All of the deployment methods we mentioned so far suffer from the fact of that no compilation is performed along with the disadvantages that comes as a direct result from this fact. To ensure fast page load and some protection of your source code, you should pre-compile your web site before deployment.
Pre-compilation can be performed in-place by just adding '/Deployment/Precompile.axd' to the root URL of your web application and opening the resulting URL in Internet Explore.
Pre-compilation can also be achieved using the command line compiler 'aspnet_compiler'.
Using Microsoft Visual Studio 2005 you can still perform pre-compilation from the 'Build / Publish Web Site' menu command. Please see figure 2.
It's always desirable to package your web applications such that they are easy to deploy on the production server. Microsoft Visual Studio 2005 gives you this rich packaging option for free ... Just follow the following instructions ...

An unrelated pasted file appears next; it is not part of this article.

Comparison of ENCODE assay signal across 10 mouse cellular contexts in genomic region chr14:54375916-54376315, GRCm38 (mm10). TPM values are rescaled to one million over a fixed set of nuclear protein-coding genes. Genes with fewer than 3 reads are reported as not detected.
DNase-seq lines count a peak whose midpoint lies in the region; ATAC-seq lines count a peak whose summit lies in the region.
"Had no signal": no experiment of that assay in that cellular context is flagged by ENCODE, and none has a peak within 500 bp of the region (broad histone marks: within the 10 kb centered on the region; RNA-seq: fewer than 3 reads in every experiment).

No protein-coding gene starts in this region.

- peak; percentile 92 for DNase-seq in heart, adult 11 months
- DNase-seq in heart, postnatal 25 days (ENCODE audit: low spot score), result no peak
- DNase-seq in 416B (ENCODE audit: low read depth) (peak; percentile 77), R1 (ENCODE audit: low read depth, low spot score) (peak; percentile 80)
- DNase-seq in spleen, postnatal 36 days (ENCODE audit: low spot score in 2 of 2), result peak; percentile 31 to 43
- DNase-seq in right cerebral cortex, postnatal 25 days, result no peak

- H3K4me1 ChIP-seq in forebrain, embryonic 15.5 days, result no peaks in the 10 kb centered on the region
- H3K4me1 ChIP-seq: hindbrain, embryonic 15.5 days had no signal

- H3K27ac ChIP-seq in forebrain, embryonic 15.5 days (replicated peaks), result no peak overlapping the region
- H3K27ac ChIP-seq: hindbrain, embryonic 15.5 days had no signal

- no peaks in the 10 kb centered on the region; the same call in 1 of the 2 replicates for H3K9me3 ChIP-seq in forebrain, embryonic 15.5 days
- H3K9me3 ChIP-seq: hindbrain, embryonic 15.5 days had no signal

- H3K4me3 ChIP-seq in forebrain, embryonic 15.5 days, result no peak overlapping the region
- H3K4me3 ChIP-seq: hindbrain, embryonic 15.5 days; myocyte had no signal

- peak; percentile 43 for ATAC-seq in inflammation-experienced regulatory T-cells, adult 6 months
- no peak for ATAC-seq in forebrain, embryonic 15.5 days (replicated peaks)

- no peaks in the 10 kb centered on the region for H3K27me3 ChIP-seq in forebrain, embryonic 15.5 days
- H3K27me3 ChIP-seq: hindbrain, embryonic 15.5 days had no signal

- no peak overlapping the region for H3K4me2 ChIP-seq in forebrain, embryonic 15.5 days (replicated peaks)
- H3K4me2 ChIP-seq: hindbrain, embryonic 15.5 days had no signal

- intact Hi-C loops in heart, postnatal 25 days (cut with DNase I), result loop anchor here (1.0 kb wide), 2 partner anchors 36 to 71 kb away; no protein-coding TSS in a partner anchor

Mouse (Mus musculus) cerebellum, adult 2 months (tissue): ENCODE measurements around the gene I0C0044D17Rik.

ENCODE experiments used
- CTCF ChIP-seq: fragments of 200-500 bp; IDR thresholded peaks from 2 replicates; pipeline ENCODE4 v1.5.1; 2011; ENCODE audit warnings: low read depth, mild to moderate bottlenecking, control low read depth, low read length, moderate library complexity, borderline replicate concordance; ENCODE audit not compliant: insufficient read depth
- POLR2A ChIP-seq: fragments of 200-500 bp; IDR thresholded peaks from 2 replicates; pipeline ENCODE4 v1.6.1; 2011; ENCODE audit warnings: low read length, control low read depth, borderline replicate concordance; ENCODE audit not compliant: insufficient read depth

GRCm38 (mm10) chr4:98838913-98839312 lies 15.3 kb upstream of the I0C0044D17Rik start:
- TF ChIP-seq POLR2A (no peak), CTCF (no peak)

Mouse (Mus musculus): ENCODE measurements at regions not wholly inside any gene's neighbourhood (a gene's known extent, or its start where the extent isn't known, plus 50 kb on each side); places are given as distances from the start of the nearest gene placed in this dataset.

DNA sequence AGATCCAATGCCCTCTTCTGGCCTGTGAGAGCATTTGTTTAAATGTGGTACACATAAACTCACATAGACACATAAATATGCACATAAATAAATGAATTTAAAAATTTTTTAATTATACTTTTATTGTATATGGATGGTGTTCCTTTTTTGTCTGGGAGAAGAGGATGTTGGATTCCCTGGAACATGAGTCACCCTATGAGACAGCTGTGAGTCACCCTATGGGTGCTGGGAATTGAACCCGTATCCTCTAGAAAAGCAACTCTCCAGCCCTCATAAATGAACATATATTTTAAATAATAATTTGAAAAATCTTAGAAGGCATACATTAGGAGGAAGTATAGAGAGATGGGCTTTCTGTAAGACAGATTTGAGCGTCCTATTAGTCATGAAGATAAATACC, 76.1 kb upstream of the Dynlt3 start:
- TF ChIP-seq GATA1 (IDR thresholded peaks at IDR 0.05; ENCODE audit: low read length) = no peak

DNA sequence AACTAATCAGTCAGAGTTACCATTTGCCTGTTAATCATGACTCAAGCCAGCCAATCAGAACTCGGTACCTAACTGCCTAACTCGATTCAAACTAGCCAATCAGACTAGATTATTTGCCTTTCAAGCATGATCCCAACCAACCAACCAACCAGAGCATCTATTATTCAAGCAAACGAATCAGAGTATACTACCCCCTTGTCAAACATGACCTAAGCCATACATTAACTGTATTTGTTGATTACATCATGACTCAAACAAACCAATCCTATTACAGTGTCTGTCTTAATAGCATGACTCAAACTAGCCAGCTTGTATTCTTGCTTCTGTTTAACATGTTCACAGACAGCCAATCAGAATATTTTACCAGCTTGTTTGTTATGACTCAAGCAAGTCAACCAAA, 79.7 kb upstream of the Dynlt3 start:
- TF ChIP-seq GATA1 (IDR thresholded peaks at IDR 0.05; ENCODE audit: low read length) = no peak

First of all you need to know that our target is to create a package (and MSI file) that contain our web application in a form that can be later easily deployed on the final production server.
Let's start by selecting 'File / New / Project' in Microsoft Visual Studio 2005. This will present you the famous set of possible project types from which you will select 'Other Project Types / Setup and Deployment' then you will select the 'Web Setup Project' icon from the side to the right. See figure 3.
In figure 3, set the appropriate project name and folder options then click OK.
You can always have the same behavior by adding the SETUP project above to your web application solution instead of creating a new separate solution. You can achieve this by selecting 'File / Add / New Project' instead of 'File / New / Project'. This way you will have a self contained web solution. The 'File / Add / New Project' method is much more recommended.
Your setup project will then open as in figure 4 below:
You will then need to add your web application files to the SETUP project we are developing now. This can be achieved by right clicking your SETUP project name in solution explorer and selecting 'Add / Project Output'. Please see figure 5.